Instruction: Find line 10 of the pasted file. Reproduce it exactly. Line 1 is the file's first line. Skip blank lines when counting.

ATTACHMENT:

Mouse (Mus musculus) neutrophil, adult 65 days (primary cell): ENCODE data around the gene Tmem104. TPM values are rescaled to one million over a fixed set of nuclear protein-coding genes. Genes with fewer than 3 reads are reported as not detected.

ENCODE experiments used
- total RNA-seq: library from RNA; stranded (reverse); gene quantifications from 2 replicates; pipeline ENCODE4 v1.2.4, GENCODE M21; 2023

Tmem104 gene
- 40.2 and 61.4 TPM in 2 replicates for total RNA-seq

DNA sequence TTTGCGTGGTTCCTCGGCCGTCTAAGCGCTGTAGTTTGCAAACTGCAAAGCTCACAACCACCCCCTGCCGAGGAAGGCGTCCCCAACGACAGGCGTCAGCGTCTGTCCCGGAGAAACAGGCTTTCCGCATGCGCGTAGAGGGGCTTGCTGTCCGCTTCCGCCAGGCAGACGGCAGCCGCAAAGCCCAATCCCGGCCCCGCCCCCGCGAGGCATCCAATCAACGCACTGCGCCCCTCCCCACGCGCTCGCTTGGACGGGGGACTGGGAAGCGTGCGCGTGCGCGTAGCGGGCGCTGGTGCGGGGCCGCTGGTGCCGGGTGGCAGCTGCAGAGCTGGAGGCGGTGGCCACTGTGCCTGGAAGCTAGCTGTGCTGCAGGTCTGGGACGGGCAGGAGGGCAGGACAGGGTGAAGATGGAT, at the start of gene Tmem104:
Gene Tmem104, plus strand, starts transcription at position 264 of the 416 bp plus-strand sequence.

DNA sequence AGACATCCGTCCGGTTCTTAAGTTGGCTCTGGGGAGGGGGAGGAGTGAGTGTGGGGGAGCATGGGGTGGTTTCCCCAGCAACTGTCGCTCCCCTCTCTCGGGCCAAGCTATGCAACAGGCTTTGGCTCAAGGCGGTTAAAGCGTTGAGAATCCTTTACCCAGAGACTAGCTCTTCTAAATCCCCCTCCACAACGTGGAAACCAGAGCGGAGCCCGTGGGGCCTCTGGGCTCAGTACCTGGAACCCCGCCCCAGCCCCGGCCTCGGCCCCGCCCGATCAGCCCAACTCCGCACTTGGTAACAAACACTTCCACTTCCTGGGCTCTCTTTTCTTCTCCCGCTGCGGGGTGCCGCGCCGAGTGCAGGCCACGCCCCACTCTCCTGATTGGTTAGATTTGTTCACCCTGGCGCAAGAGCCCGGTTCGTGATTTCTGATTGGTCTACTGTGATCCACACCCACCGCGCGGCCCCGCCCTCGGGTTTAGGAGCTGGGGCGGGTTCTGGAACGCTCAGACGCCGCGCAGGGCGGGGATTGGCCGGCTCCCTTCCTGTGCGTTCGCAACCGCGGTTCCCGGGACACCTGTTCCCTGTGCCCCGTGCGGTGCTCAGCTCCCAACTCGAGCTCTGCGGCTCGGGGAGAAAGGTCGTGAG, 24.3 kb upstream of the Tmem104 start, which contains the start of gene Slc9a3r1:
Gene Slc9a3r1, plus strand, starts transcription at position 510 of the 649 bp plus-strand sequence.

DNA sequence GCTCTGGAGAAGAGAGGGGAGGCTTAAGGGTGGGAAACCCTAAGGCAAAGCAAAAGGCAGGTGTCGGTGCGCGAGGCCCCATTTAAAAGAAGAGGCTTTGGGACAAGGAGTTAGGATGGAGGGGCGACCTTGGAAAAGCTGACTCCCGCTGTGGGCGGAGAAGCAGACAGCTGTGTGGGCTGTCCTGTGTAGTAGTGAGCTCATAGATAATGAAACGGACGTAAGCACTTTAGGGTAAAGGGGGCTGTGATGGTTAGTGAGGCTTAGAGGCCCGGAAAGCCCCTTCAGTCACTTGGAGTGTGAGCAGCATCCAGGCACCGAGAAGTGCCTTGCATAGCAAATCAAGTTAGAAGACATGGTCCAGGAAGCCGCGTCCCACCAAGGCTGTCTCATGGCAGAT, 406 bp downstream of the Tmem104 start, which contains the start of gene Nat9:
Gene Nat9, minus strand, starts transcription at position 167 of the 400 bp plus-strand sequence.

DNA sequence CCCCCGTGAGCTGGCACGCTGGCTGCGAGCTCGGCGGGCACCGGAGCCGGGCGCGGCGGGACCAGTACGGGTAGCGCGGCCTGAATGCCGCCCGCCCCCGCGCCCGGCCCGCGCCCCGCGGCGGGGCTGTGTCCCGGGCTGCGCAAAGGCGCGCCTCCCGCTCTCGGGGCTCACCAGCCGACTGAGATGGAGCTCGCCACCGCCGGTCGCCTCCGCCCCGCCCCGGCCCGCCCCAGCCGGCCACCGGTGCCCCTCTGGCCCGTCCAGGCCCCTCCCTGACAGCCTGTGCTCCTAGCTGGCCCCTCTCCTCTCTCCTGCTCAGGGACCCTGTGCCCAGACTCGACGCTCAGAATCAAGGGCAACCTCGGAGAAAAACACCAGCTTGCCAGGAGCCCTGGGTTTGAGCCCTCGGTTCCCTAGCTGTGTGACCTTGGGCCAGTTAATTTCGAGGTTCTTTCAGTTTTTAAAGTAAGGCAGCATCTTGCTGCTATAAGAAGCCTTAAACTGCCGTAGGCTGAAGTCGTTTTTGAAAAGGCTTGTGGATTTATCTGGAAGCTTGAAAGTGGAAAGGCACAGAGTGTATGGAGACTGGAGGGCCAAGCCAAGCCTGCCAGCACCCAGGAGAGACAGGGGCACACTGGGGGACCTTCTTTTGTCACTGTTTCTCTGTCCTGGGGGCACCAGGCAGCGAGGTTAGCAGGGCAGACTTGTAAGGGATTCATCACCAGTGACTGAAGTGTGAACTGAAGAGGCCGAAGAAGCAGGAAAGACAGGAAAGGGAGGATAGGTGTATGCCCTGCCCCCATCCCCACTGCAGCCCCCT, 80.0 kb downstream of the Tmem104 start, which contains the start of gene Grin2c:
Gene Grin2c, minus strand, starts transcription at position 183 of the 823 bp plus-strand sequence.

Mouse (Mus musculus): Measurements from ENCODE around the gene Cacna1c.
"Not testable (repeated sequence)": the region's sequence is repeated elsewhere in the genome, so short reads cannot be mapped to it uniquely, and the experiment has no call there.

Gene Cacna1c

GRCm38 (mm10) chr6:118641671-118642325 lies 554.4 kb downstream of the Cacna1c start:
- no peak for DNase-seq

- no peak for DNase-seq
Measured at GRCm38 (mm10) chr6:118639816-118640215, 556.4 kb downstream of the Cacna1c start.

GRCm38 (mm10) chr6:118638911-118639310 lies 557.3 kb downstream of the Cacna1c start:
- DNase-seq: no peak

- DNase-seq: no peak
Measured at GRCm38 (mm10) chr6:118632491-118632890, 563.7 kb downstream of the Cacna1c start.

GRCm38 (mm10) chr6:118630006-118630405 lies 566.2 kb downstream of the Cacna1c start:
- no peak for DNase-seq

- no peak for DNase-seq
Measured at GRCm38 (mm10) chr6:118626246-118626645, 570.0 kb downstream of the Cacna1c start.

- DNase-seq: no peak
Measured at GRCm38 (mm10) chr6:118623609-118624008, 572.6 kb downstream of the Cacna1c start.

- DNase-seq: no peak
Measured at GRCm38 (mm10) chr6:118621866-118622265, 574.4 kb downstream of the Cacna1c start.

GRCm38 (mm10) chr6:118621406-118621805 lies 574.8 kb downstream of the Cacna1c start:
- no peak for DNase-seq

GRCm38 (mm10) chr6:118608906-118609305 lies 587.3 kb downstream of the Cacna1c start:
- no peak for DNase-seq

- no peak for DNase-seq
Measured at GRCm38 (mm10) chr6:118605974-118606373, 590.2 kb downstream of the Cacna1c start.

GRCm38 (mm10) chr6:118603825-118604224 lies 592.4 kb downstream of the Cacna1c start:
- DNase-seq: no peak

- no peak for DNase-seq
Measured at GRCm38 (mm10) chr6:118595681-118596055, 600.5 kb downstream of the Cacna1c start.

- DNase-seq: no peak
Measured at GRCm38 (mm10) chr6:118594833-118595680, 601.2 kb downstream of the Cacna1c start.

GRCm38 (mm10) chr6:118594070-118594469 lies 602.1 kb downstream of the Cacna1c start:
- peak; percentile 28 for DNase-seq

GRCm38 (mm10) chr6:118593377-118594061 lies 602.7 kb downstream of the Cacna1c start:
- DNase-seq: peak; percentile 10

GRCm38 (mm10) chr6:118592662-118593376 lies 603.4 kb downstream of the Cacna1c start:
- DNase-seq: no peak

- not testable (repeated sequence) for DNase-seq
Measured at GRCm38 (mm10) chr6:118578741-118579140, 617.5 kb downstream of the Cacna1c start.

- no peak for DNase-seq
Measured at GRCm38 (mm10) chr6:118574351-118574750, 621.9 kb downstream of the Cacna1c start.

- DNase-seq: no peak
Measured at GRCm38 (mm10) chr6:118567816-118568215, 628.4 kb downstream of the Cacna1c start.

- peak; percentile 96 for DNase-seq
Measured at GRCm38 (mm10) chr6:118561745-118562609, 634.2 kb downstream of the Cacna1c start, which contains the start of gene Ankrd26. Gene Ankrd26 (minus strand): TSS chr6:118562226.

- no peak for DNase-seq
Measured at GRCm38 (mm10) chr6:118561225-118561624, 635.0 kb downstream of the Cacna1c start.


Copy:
DNA sequence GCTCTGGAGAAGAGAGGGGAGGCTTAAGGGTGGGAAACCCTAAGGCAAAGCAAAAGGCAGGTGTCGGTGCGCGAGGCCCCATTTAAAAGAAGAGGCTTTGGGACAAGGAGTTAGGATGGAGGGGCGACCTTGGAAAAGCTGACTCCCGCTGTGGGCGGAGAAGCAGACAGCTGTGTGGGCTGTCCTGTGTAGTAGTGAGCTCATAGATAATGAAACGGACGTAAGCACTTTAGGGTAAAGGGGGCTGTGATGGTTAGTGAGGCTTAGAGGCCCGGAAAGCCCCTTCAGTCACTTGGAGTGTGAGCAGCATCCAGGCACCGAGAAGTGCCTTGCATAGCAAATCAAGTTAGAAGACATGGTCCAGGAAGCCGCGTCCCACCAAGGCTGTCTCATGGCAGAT, 406 bp downstream of the Tmem104 start, which contains the start of gene Nat9: